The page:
Penryn Perspectives: Chris Caseldine, Emeritus Professor

“When I reflect upon my time in Cornwall, well, it was just fantastic.”

Chris Caseldine

Chris Caseldine is an Emeritus Professor of Geography and served as both Head of Department and Head of School during his 40-year career at Exeter. A graduate of the University of St Andrews, Chris joined Exeter in 1976, and oversaw the expansion of Geography to the Penryn campus when it opened. He played a key role in establishing the facilities in the Daphne Du Maurier Building and eventually moved to the campus in 2006 staying there until his retirement at the end of 2015.

In this latest Penryn Perspective, Chris explains how he helped to lay the foundations of the academic community, and how a B ‘n’ B became his home-from-home for the best part of a decade.

“When I first visited the Penryn campus, it was mainly just foundations. And that was symbolic of the task ahead because we were effectively being dropped in to establish new degree programmes across different disciplines. Before the campus was established, the Heads of School involved met to formulate the business plan and discuss the space and facilities we each needed.

“I remember on one occasion meeting with the architects – this would have been not long after the plans had been featured in the media – and we were studying this very impressive artist’s design of the Daphne Du Maurier Building. Among the little details were people lounging on the roof and having picnics and barbecues. And as we gathered round and looked at it, we had to point out to the architects that those people were right next to the extraction units from the labs, which mean they’d have been eating their sandwiches while breathing in some very unpleasant gases! To this day, that roof looks the same – but people have never eaten their lunch there!

“A huge amount of thought and discussion also went into the establishment of the degrees themselves. We launched programmes such as Geography and Earth Systems Science, and Geography and Environmental Management – which were intentionally different to those taught on Streatham, and at Plymouth, because we were not allowed to compete for the same students.

“Once we were up and running, the courses worked well. Initially, it seemed the simplest approach was to replicate what we did in Exeter, and it was a great selling point that we were sending lecturers back and forth between the two campuses and using video links to join classes. That way, we could be more efficient with staff time and offer a broader choice of options.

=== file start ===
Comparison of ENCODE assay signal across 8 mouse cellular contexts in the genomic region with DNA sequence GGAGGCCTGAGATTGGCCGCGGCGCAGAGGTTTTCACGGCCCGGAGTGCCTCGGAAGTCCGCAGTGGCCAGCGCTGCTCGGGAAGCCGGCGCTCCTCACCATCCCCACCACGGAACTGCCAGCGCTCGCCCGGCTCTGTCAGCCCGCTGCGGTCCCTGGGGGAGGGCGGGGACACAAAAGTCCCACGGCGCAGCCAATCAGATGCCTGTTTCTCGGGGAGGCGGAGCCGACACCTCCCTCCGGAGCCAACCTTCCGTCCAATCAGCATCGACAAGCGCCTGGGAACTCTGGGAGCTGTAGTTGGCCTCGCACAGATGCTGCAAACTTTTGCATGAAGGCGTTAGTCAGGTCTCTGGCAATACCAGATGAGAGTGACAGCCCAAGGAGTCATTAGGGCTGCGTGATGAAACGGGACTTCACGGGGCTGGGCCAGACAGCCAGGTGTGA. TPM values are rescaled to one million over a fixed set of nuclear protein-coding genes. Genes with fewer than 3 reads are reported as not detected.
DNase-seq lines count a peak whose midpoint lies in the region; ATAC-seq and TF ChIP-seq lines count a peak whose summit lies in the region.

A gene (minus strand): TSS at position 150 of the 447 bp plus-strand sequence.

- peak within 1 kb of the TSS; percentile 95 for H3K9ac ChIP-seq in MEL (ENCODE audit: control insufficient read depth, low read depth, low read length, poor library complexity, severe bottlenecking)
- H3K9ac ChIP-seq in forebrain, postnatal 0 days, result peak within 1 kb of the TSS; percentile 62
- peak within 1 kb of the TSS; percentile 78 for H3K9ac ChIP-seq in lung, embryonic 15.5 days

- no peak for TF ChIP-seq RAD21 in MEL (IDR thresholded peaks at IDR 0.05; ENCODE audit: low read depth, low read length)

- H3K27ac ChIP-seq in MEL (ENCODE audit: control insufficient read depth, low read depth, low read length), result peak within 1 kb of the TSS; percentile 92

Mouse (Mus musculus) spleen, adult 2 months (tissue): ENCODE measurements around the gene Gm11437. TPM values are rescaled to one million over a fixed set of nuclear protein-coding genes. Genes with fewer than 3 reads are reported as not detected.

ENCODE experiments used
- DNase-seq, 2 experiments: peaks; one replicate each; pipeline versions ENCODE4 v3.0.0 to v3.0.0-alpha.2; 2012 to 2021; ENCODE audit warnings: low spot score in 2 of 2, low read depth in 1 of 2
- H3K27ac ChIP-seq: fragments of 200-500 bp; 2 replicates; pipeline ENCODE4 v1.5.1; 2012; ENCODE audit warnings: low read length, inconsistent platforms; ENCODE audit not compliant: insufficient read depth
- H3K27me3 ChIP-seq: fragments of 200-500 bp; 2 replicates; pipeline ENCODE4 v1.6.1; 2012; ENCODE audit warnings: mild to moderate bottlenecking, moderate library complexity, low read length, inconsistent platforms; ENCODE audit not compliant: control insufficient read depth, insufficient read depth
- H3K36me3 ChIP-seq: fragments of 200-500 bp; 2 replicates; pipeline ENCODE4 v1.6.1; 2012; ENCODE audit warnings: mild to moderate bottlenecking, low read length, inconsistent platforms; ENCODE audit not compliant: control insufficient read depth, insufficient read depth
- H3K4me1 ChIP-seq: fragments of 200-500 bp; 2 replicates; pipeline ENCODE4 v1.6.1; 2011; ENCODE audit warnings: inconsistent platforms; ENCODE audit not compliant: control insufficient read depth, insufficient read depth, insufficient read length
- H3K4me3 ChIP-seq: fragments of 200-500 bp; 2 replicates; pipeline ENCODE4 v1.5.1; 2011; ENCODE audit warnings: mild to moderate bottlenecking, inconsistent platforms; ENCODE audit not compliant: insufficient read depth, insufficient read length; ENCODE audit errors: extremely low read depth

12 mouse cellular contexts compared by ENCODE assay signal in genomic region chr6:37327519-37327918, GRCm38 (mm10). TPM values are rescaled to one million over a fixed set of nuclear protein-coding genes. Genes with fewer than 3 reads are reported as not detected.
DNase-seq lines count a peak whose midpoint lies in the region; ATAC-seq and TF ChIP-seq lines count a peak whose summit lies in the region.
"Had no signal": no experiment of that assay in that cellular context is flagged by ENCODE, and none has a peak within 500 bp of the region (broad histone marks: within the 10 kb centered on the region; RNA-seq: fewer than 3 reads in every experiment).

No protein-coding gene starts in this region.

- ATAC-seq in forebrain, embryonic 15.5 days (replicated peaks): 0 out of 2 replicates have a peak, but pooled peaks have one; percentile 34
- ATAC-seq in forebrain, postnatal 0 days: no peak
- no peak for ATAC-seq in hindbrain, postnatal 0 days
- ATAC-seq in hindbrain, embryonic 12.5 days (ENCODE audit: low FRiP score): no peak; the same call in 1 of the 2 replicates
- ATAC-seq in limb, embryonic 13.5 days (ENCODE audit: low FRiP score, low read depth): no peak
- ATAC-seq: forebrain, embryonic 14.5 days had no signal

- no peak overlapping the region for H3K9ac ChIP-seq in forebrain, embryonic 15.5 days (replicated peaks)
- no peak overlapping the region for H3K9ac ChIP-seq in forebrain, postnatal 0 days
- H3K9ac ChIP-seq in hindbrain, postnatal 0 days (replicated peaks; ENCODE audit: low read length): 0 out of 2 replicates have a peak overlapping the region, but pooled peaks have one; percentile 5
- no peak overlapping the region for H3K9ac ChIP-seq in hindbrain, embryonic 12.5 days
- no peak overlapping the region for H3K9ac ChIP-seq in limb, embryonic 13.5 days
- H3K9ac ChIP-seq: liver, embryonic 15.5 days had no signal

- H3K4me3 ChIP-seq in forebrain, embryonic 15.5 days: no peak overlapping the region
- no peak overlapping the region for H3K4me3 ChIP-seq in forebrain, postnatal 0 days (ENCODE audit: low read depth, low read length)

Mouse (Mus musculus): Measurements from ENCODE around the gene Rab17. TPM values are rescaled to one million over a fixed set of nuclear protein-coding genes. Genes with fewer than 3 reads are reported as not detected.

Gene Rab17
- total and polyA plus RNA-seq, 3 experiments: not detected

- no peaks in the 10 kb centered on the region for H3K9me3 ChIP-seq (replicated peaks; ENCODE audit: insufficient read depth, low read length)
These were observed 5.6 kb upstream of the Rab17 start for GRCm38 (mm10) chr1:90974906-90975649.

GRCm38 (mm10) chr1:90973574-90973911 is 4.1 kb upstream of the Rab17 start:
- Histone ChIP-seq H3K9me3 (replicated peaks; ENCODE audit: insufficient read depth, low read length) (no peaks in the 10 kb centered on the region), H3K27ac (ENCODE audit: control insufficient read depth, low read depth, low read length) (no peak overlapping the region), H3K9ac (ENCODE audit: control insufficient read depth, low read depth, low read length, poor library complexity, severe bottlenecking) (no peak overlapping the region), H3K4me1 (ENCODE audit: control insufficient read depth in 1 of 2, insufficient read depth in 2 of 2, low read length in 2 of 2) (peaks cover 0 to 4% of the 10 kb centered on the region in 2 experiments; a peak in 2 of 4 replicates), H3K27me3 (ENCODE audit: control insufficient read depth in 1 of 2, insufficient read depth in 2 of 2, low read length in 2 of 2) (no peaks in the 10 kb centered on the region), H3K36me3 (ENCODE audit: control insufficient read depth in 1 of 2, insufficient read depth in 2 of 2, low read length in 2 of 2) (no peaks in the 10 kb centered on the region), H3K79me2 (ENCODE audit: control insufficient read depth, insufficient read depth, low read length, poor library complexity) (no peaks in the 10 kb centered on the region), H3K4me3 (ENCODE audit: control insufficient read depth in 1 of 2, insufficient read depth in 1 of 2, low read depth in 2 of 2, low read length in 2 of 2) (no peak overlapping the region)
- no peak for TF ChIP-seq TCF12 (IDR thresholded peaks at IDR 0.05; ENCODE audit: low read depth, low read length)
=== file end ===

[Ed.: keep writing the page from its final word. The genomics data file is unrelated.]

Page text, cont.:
“There were, however, very few rooms that could accommodate that, and it put huge pressure on the timetable. As an example, I taught a popular third year module from a seminar room in Daphne Du Maurier. During these lectures I effectively couldn’t move from my chair for two hours because I had to the stay within camera-shot so that the 20 or so students sitting in a 400-person lecture theatre in Exeter could see me! And if someone put a spade through the line – as once happened – then that was the end of teaching! So, it was a strange and challenging exercise to begin with, and eventually we scaled back on the number of courses to improve the experience for the students.

“Over the final ten years of my career, I was a full-time staff member at Penryn, though I remained living in Devon for family reasons and to liaise with the Streatham campus. I would commute down for two or three days each week, staying in the same B&B in Mawnan Smith. It became my home-from-home. And it was a very enjoyable way to finish an academic career because in some senses, it was like going back to the early days.

“For those of us who had taught in Exeter, with its increasing numbers due to the degree’s huge popularity, it was lovely to experience the smaller classes of Cornwall, and to be better able to build a close relationship with students. And we did, at least initially, attract a different and more diverse cohort, both those who wanted to be by the sea, and more mature undergraduates from within Cornwall, who were clearly taking advantage of an opportunity that had historically never been there. And whether it was those smaller classes or not, I always felt that our students really responded to the teaching and were imbued with greater confidence.

“Despite the various foibles and idiosyncrasies we encountered over the early years – not to mention the colour scheme of the office furniture in the Peter Lanyon Building when we moved there – the story of Geography in Cornwall has been a successful one. Now with the expansion into Environmental Science, and the proximity to the Environment and Sustainability Institute, I think students have a better understanding of the difference between the two locations in terms of what they offer.

“Though I retired in 2016, I still do a little teaching on field trips, along with my wife, and it’s nice to remain involved, 20 years on from those first foundations. And when you consider the development of the ESI and all the new buildings that have been opened since, over a relatively short period of time, well, it is just astonishing.”